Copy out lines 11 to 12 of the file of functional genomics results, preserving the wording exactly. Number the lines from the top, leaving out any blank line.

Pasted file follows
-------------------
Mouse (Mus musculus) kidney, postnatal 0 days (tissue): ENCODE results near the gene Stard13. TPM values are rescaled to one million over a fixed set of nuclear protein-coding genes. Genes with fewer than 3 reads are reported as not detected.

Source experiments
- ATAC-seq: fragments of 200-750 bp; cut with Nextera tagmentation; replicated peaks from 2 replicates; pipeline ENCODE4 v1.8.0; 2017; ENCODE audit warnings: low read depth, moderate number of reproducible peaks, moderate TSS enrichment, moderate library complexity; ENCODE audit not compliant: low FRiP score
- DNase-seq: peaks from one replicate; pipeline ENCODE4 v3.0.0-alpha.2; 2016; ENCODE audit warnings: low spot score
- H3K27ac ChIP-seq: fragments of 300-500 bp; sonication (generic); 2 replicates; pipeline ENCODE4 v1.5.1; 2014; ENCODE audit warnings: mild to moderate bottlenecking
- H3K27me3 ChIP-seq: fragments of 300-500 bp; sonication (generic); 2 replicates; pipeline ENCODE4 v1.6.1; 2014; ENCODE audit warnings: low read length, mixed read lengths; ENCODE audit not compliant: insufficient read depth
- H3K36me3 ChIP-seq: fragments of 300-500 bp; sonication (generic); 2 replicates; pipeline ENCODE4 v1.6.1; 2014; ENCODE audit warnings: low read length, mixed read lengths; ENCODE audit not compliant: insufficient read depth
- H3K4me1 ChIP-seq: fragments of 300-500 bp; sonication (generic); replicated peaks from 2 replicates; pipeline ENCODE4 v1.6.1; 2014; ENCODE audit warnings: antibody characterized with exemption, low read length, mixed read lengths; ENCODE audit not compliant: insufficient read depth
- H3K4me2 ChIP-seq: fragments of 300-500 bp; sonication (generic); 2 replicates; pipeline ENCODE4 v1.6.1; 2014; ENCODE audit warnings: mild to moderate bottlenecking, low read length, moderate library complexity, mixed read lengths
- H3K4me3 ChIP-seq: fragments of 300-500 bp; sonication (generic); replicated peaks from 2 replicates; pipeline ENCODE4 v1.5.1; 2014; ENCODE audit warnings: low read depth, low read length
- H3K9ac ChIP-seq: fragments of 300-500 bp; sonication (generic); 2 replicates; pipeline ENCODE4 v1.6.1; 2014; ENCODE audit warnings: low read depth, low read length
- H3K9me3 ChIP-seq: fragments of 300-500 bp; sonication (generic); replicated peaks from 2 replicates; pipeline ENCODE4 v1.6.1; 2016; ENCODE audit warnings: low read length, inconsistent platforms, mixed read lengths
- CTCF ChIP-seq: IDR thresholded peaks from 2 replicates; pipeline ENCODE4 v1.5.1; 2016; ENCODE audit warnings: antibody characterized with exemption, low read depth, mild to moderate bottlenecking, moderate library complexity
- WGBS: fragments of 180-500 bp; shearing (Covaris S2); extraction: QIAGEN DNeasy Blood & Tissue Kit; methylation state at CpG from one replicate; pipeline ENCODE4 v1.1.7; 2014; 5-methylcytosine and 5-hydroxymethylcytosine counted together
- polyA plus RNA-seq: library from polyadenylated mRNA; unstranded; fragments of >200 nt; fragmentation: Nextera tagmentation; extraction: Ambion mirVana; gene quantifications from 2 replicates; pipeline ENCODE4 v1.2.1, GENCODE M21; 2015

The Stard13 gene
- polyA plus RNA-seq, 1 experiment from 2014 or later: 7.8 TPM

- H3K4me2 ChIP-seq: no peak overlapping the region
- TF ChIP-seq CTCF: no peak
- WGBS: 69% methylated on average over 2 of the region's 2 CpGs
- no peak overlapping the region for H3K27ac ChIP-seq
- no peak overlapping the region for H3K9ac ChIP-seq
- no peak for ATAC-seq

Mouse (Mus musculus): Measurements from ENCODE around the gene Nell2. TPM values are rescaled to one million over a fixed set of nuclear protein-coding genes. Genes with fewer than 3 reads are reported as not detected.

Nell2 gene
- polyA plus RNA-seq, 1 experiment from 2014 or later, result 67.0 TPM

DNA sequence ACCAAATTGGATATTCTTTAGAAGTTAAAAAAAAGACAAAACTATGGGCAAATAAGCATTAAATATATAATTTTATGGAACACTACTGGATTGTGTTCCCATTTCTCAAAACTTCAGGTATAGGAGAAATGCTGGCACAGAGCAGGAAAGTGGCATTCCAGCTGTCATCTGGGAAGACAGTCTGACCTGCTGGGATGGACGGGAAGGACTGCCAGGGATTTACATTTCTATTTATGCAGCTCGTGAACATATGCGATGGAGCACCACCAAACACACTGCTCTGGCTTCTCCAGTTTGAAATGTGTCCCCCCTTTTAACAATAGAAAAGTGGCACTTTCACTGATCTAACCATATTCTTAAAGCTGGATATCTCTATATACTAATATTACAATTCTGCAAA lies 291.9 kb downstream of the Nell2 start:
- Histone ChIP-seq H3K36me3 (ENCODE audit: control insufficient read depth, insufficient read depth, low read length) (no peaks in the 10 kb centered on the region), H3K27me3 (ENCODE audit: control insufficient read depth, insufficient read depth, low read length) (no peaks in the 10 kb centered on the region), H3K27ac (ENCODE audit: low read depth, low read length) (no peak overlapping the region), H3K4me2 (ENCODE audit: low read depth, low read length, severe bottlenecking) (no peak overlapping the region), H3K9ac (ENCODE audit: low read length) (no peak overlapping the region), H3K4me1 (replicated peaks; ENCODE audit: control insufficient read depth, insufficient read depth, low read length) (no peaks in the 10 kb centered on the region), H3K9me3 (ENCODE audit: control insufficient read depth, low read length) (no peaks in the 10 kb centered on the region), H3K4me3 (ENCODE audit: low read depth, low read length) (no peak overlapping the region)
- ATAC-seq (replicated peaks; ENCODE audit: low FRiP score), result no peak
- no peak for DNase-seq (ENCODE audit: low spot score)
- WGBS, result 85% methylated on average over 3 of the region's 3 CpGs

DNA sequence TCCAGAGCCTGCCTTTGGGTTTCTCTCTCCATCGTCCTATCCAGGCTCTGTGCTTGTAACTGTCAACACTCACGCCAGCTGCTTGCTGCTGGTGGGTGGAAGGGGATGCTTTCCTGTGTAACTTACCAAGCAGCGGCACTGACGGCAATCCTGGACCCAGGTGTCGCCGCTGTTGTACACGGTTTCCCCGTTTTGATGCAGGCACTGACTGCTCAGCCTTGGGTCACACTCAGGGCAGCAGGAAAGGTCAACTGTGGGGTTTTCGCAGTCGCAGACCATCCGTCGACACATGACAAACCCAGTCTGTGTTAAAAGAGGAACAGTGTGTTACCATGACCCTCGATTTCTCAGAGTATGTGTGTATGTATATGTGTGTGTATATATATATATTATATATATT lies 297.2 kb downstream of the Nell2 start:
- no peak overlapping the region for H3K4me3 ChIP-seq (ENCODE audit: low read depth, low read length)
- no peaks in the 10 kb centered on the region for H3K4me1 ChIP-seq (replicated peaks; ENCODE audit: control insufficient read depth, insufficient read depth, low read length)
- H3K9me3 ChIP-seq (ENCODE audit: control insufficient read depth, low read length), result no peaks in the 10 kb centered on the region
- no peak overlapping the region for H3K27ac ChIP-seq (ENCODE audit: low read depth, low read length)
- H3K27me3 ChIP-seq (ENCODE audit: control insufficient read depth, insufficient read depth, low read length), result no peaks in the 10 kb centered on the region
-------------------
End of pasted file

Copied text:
- H3K9ac ChIP-seq: fragments of 300-500 bp; sonication (generic); 2 replicates; pipeline ENCODE4 v1.6.1; 2014; ENCODE audit warnings: low read depth, low read length
- H3K9me3 ChIP-seq: fragments of 300-500 bp; sonication (generic); replicated peaks from 2 replicates; pipeline ENCODE4 v1.6.1; 2016; ENCODE audit warnings: low read length, inconsistent platforms, mixed read lengths